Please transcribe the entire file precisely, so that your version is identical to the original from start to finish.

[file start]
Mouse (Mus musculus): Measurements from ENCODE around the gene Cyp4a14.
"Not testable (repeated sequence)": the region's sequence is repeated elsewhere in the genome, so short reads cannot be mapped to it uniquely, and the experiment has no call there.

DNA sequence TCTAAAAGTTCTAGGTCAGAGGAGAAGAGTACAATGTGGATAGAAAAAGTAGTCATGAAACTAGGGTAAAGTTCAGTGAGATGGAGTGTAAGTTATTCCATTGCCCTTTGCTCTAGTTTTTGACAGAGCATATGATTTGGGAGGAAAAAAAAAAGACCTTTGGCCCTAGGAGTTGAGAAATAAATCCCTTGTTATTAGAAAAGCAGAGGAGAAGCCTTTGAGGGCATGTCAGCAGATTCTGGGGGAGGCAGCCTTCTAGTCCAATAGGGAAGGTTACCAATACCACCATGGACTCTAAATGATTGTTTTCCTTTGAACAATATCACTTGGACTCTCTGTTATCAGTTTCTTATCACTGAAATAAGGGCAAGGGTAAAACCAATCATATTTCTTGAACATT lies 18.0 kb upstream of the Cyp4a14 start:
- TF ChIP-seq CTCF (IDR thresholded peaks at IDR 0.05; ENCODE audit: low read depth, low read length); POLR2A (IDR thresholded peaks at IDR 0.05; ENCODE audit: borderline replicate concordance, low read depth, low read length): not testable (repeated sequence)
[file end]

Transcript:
Mouse (Mus musculus): Measurements from ENCODE around the gene Cyp4a14.
"Not testable (repeated sequence)": the region's sequence is repeated elsewhere in the genome, so short reads cannot be mapped to it uniquely, and the experiment has no call there.

DNA sequence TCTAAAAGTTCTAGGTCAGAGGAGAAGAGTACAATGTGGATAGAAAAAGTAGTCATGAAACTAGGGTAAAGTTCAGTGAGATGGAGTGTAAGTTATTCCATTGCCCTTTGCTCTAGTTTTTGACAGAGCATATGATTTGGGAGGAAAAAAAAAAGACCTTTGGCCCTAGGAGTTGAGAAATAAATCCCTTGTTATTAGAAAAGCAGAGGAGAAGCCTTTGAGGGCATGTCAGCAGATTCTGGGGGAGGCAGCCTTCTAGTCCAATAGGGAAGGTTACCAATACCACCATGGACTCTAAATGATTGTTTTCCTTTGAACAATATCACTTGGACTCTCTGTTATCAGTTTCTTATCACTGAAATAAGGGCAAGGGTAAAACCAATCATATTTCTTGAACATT lies 18.0 kb upstream of the Cyp4a14 start:
- TF ChIP-seq CTCF (IDR thresholded peaks at IDR 0.05; ENCODE audit: low read depth, low read length); POLR2A (IDR thresholded peaks at IDR 0.05; ENCODE audit: borderline replicate concordance, low read depth, low read length): not testable (repeated sequence)